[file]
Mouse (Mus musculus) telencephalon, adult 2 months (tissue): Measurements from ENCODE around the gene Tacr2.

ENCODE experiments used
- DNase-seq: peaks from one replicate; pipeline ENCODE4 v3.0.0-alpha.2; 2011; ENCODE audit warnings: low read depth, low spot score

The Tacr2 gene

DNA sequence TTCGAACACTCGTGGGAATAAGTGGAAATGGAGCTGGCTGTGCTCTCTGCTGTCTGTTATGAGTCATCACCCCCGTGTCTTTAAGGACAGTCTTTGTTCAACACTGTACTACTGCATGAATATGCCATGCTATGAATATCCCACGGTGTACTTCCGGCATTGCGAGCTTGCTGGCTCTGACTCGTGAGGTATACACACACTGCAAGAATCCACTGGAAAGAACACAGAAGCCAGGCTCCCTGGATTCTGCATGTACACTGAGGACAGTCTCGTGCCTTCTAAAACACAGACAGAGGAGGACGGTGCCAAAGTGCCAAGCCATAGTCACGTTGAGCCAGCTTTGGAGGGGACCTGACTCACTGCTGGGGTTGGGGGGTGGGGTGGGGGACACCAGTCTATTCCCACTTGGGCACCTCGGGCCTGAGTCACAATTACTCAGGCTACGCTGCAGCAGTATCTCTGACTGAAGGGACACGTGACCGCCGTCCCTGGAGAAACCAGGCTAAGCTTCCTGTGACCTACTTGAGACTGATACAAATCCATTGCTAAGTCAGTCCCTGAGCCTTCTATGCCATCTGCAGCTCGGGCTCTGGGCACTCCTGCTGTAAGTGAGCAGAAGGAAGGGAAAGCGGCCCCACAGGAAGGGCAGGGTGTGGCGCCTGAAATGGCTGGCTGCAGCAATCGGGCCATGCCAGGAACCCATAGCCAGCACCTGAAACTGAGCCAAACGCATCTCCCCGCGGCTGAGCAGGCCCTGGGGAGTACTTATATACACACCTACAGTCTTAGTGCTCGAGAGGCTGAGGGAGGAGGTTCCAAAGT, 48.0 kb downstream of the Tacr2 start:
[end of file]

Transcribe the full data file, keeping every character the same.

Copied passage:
Mouse (Mus musculus) telencephalon, adult 2 months (tissue): Measurements from ENCODE around the gene Tacr2.

ENCODE experiments used
- DNase-seq: peaks from one replicate; pipeline ENCODE4 v3.0.0-alpha.2; 2011; ENCODE audit warnings: low read depth, low spot score

The Tacr2 gene

DNA sequence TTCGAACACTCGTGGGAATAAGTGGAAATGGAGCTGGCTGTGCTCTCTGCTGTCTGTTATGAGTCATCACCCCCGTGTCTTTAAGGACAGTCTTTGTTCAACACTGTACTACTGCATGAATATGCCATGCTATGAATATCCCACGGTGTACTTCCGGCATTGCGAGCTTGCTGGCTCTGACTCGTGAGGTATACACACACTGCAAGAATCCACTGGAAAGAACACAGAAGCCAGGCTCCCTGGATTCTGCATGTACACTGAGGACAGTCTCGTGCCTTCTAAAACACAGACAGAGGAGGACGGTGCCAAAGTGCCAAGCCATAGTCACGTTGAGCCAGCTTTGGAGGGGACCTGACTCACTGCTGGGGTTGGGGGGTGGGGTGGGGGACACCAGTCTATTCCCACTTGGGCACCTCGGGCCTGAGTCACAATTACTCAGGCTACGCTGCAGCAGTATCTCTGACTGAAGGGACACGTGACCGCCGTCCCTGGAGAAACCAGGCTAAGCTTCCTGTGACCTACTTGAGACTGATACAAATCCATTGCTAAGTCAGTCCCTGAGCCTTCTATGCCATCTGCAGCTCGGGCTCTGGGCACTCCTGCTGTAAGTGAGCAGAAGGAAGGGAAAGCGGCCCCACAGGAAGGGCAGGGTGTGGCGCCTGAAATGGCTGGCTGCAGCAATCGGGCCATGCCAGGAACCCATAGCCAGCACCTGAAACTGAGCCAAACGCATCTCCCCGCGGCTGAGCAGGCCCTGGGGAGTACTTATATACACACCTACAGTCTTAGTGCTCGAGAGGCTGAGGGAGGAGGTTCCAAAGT, 48.0 kb downstream of the Tacr2 start: